Where is the tiger today?
The tiger is a fast disappearing species.
With major problems of increasing pressure on its habitat demand for its parts by the traditional Chinese medicine market, the tiger is one of the most threatened of the big cats. There are about 5,000 -7,400 tigers in the world today. India has 2,750-3,750, over half the world’s tiger population.
[Said the tiger]
I have often been wrongly accused of attacking man or lifting village’s cattle. Sometimes people say’s as cruel as tiger’ or as blood thirsty as a tiger’. But I am a perfect gentleman. I am shy by nature and not al all keen to meet man. Only when I am injured or old and unable to hunt I may attack livestock or human beings. This occurs rarely- only three or four in a thousand. I do not hunt for sport. I kill an animal only I am hungry. I kill my prey. I hint alone in a limited area.
I eat deer, buck, and wild bear. With forests and other animal species vanishing, my foods have become scarce. With the loss of food and habitat, my numbers have shrunk. Hungry and homeless, at times I am forced to take the villager’s cattle.
The tiger wants nothing more than to be left alone to itself in its home- the forest. But today, the vast stretches of forest where the tiger had roamed freely have rapidly shrunk. Human development, agriculture, construction of roads and dams has eaten into the tiger’s domain.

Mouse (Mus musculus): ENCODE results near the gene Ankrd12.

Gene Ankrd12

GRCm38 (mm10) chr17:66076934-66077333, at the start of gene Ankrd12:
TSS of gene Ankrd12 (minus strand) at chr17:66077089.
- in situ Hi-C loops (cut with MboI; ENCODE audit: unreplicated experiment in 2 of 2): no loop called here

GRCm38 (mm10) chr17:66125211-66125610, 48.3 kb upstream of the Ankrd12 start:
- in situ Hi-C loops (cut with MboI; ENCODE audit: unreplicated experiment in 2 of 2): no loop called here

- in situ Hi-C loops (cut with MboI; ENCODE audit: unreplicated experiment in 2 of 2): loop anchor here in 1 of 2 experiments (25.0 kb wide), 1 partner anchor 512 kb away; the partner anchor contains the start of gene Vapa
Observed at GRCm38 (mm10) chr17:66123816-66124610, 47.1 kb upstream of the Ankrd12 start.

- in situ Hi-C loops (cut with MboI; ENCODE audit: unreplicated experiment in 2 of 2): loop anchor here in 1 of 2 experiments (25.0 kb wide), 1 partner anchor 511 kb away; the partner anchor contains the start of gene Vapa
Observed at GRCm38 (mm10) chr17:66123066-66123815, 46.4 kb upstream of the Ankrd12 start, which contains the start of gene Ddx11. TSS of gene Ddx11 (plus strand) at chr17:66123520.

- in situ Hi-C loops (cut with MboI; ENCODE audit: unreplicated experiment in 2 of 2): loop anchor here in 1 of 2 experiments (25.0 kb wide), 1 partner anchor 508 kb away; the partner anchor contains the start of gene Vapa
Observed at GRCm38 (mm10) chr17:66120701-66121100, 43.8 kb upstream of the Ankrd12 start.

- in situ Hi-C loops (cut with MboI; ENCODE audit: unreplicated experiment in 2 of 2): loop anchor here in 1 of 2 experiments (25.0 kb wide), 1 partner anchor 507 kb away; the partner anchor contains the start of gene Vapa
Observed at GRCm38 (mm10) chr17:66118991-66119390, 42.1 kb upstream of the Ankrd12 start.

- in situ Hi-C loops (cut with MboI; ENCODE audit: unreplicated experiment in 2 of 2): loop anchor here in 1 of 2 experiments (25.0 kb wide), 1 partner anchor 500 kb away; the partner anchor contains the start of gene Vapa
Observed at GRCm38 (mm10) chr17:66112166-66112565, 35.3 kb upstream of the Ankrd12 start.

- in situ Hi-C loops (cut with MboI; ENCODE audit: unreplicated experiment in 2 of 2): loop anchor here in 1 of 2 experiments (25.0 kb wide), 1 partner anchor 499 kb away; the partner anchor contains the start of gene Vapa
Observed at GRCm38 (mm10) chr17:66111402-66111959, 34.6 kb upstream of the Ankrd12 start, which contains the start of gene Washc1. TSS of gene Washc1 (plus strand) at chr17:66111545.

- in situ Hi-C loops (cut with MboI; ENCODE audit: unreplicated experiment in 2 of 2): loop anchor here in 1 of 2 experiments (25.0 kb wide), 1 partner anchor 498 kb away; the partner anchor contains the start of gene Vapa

Tiger in trouble
Since some tiger parts are used in Chinese medicine, the tiger is in danger. A part from its head begin used as a trophy to decorate walls, tigers are also hunted for the following.
A) Head- as a trophy
B) Brain- to cure laziness and pimples
C) Teeth- for rabies, asthma and sores
D) Blood- for strengthening the constitution and will power.
E) Fat- for vomiting, dog bites, bleeding hemorrhoids and scalp aliments in children
F) To treat mental illness and to make fur coats
G) Whiskers- for toothache
H) Bile- for convulsions in children
I) Tail- for various skin diseases
In the beginning of the 20th century there were as many as 40,000 tigers in India. Shikar, a popular sport of the Maharajas, took the lives of thousands of tigers before independence. One hunter is said to have killed more than a thousand tiger!
Poaching further reduced their number. Today just over 3,000 tigers survive in the wild.
In India, tiger hunting was banned in 1970, and trade in tiger skin was made illegal in 1976. Project tiger was launched in April, 1973 with international help. Initially the government set up nine tiger sanctuaries but in the course of time, more tiger sanctuaries were added. Now the country has sixteen tiger reserves.
Can you name these tiger’s reserves?
In spite of all measures, today tiger face a grave threat from poachers. With increasing demand for its bones and body parts in countries like China, Japan, Taiwan, Laos and the Koreas, the tiger is under constant threat. Lack of information about poachers, foreign connections of poachers and failure to control poaching has made the future of our national animal very unsafe.
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